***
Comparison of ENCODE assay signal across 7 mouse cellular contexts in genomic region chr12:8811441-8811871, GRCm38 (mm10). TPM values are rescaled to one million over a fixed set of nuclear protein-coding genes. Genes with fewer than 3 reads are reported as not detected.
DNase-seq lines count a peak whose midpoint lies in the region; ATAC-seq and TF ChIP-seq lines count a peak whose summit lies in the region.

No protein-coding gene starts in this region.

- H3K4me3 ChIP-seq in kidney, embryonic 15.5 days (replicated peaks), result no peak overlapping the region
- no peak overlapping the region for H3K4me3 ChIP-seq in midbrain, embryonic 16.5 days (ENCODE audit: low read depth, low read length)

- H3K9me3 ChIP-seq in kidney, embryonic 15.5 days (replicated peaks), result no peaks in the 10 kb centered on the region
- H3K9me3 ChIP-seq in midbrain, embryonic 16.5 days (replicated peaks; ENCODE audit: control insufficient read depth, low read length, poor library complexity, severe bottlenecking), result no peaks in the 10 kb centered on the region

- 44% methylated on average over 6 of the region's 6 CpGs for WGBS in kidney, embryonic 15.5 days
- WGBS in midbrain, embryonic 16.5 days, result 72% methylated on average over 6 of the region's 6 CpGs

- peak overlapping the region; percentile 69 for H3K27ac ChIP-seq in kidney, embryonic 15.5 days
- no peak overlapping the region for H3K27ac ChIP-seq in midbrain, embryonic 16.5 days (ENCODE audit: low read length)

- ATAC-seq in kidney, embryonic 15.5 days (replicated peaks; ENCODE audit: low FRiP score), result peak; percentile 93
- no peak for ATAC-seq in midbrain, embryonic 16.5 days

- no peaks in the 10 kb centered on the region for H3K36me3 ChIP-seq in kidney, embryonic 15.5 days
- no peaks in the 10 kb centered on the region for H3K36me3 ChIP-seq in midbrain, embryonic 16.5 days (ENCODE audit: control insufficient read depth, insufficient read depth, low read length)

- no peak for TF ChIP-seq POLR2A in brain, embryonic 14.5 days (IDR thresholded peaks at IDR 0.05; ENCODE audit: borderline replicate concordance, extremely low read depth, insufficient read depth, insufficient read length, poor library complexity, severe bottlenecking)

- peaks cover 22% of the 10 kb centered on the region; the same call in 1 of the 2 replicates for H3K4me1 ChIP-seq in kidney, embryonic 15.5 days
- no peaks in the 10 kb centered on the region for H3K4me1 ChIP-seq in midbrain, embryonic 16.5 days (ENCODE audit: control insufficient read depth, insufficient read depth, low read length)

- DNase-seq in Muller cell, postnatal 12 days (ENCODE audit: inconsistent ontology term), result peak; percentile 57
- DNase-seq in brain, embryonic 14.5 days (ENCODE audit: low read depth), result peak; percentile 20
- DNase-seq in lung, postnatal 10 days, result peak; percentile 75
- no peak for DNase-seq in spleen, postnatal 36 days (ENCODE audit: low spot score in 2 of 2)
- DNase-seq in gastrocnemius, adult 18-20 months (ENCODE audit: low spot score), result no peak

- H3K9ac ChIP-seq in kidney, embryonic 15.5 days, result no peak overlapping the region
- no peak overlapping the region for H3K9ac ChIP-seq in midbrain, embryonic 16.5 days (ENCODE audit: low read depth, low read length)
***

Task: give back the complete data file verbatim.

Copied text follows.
Comparison of ENCODE assay signal across 7 mouse cellular contexts in genomic region chr12:8811441-8811871, GRCm38 (mm10). TPM values are rescaled to one million over a fixed set of nuclear protein-coding genes. Genes with fewer than 3 reads are reported as not detected.
DNase-seq lines count a peak whose midpoint lies in the region; ATAC-seq and TF ChIP-seq lines count a peak whose summit lies in the region.

No protein-coding gene starts in this region.

- H3K4me3 ChIP-seq in kidney, embryonic 15.5 days (replicated peaks), result no peak overlapping the region
- no peak overlapping the region for H3K4me3 ChIP-seq in midbrain, embryonic 16.5 days (ENCODE audit: low read depth, low read length)

- H3K9me3 ChIP-seq in kidney, embryonic 15.5 days (replicated peaks), result no peaks in the 10 kb centered on the region
- H3K9me3 ChIP-seq in midbrain, embryonic 16.5 days (replicated peaks; ENCODE audit: control insufficient read depth, low read length, poor library complexity, severe bottlenecking), result no peaks in the 10 kb centered on the region

- 44% methylated on average over 6 of the region's 6 CpGs for WGBS in kidney, embryonic 15.5 days
- WGBS in midbrain, embryonic 16.5 days, result 72% methylated on average over 6 of the region's 6 CpGs

- peak overlapping the region; percentile 69 for H3K27ac ChIP-seq in kidney, embryonic 15.5 days
- no peak overlapping the region for H3K27ac ChIP-seq in midbrain, embryonic 16.5 days (ENCODE audit: low read length)

- ATAC-seq in kidney, embryonic 15.5 days (replicated peaks; ENCODE audit: low FRiP score), result peak; percentile 93
- no peak for ATAC-seq in midbrain, embryonic 16.5 days

- no peaks in the 10 kb centered on the region for H3K36me3 ChIP-seq in kidney, embryonic 15.5 days
- no peaks in the 10 kb centered on the region for H3K36me3 ChIP-seq in midbrain, embryonic 16.5 days (ENCODE audit: control insufficient read depth, insufficient read depth, low read length)

- no peak for TF ChIP-seq POLR2A in brain, embryonic 14.5 days (IDR thresholded peaks at IDR 0.05; ENCODE audit: borderline replicate concordance, extremely low read depth, insufficient read depth, insufficient read length, poor library complexity, severe bottlenecking)

- peaks cover 22% of the 10 kb centered on the region; the same call in 1 of the 2 replicates for H3K4me1 ChIP-seq in kidney, embryonic 15.5 days
- no peaks in the 10 kb centered on the region for H3K4me1 ChIP-seq in midbrain, embryonic 16.5 days (ENCODE audit: control insufficient read depth, insufficient read depth, low read length)

- DNase-seq in Muller cell, postnatal 12 days (ENCODE audit: inconsistent ontology term), result peak; percentile 57
- DNase-seq in brain, embryonic 14.5 days (ENCODE audit: low read depth), result peak; percentile 20
- DNase-seq in lung, postnatal 10 days, result peak; percentile 75
- no peak for DNase-seq in spleen, postnatal 36 days (ENCODE audit: low spot score in 2 of 2)
- DNase-seq in gastrocnemius, adult 18-20 months (ENCODE audit: low spot score), result no peak

- H3K9ac ChIP-seq in kidney, embryonic 15.5 days, result no peak overlapping the region
- no peak overlapping the region for H3K9ac ChIP-seq in midbrain, embryonic 16.5 days (ENCODE audit: low read depth, low read length)